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A Fierce Pizza War Has Come to an End in NYC

Plus, a new East Village restaurant with tikka masala burgers is coming — and more intel

Andrew Bellucci inside of his new red pizzeria.
Andrew Bellucci inside of his new pizzeria, which was renamed last month to Andrew Bellucci’s Pizzeria.
Robert Sietsema/Eater NY

New York City has plenty of pizza drama, but perhaps none as hard to follow as Bellucci Pizza versus Bellucci’s Pizza, in Astoria. Well, it’s officially time for Bellucci’s Pizza to fold in the fight: A lawsuit was settled this week and it has been renamed Andrew Bellucci’s Pizzeria, according to Patch. The fracas dates back to last fall, when pizzaiolo Andrew Bellucci left his namesake restaurant, Bellucci Pizza, following a feud with his partner, Leo Dakmak. He opened a pizzeria just a few blocks away, dubbed Bellucci’s Pizza. Dakmak then filed a lawsuit against Bellucci, claiming the Bellucci Pizza name had been trademarked. Confusing, right?

Williamsburg is getting Chicago dogs and Italian beef

Maybe it's the Bear effect, but either way New York City is getting more food from the Windy City. A new bar called H&H Reserve is set to open in January, from the team behind Greenpoint neighborhood dive Temkin’s, with food from Windsor Terrace’s Chicago-themed Dog Day Afternoon, which opened last fall. H&H Reserve is located at 519 Metropolitan Avenue at Union Avenue in Williamsburg. Meanwhile, last month, Bobbi’s Italian Beef debuted in Cobble Hill, also serving iconic Chicago dishes.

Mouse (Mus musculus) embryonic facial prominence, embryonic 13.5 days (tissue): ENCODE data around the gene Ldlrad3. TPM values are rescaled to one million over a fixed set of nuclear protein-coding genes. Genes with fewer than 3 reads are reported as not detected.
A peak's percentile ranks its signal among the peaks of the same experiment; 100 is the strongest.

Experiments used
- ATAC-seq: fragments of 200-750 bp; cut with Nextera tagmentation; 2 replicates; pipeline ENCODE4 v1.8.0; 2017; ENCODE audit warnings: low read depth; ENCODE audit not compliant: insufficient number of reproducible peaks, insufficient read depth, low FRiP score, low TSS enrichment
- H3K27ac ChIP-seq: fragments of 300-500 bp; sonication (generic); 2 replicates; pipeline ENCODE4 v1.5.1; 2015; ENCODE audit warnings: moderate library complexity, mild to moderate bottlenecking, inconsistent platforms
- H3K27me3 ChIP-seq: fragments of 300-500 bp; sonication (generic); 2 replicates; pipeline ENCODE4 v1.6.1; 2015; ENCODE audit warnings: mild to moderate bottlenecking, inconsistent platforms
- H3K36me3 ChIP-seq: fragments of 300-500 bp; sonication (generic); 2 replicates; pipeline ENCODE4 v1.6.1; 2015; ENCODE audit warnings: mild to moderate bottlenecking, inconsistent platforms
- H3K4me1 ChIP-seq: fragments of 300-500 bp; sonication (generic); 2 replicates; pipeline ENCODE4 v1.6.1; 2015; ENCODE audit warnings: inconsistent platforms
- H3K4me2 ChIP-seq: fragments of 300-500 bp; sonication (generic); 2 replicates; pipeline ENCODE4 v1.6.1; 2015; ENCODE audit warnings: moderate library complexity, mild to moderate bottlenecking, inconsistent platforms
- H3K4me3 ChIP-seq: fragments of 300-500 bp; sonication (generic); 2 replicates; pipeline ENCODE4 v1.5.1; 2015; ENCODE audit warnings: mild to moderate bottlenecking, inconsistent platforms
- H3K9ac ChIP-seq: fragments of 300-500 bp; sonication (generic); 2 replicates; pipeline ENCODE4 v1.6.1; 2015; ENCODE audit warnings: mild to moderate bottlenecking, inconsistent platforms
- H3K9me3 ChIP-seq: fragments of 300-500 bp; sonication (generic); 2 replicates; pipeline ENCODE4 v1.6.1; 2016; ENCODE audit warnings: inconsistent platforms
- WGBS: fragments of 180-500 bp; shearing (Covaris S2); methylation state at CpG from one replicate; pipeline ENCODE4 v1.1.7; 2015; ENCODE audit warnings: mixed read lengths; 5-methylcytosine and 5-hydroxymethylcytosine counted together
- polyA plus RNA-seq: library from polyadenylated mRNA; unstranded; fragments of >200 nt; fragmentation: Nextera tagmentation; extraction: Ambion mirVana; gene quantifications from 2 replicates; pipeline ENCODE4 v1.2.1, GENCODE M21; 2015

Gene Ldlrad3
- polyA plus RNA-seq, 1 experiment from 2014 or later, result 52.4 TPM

Salil Mehta plots a new East Village gastropub

The restaurateur behind Southeast Asian hits Laut and Wau has a new spot in the works called Chuppa Rastam. The “British-Indian pub” menu will include items like Malabar fish and chips, chile fish, keema pie, and tikka masala burgers, according to WhatNowNY. The Chuppa Rastam team confirmed to Eater that the space at 214 E. Ninth Street, near Stuyvesant Street, is set to open sometime next spring.

Julius’ has officially become an NYC landmark

Julius’, the West Village LGBTQ+ haunt that’s a site for protest and burgers, is here to stay, according to Gothamist. In a statement this week, mayor Eric Adams stated that “honoring a location where New Yorkers were once denied service solely on account of their sexuality reinforces something that should already be clear: LGBTQ+ New Yorkers are welcome anywhere in our city.”